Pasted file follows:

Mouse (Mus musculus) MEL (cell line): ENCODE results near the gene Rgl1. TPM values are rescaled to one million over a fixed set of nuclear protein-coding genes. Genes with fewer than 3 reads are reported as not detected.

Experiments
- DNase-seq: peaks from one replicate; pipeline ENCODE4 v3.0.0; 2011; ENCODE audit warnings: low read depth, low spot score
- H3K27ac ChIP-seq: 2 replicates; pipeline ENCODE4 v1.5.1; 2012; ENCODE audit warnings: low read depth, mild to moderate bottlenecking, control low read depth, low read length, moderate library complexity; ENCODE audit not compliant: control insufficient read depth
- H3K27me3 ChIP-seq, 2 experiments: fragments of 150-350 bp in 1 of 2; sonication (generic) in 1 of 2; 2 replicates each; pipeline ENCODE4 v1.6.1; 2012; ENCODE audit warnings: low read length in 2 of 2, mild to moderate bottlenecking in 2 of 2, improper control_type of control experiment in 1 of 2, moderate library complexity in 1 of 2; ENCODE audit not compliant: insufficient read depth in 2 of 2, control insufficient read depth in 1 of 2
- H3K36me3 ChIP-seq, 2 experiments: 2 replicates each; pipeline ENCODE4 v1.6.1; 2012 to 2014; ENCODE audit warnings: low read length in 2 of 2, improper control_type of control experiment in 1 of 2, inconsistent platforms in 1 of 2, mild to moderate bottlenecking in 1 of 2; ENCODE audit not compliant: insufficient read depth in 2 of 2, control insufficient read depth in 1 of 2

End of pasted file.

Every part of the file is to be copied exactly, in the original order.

Mouse (Mus musculus) MEL (cell line): ENCODE results near the gene Rgl1. TPM values are rescaled to one million over a fixed set of nuclear protein-coding genes. Genes with fewer than 3 reads are reported as not detected.

Experiments
- DNase-seq: peaks from one replicate; pipeline ENCODE4 v3.0.0; 2011; ENCODE audit warnings: low read depth, low spot score
- H3K27ac ChIP-seq: 2 replicates; pipeline ENCODE4 v1.5.1; 2012; ENCODE audit warnings: low read depth, mild to moderate bottlenecking, control low read depth, low read length, moderate library complexity; ENCODE audit not compliant: control insufficient read depth
- H3K27me3 ChIP-seq, 2 experiments: fragments of 150-350 bp in 1 of 2; sonication (generic) in 1 of 2; 2 replicates each; pipeline ENCODE4 v1.6.1; 2012; ENCODE audit warnings: low read length in 2 of 2, mild to moderate bottlenecking in 2 of 2, improper control_type of control experiment in 1 of 2, moderate library complexity in 1 of 2; ENCODE audit not compliant: insufficient read depth in 2 of 2, control insufficient read depth in 1 of 2
- H3K36me3 ChIP-seq, 2 experiments: 2 replicates each; pipeline ENCODE4 v1.6.1; 2012 to 2014; ENCODE audit warnings: low read length in 2 of 2, improper control_type of control experiment in 1 of 2, inconsistent platforms in 1 of 2, mild to moderate bottlenecking in 1 of 2; ENCODE audit not compliant: insufficient read depth in 2 of 2, control insufficient read depth in 1 of 2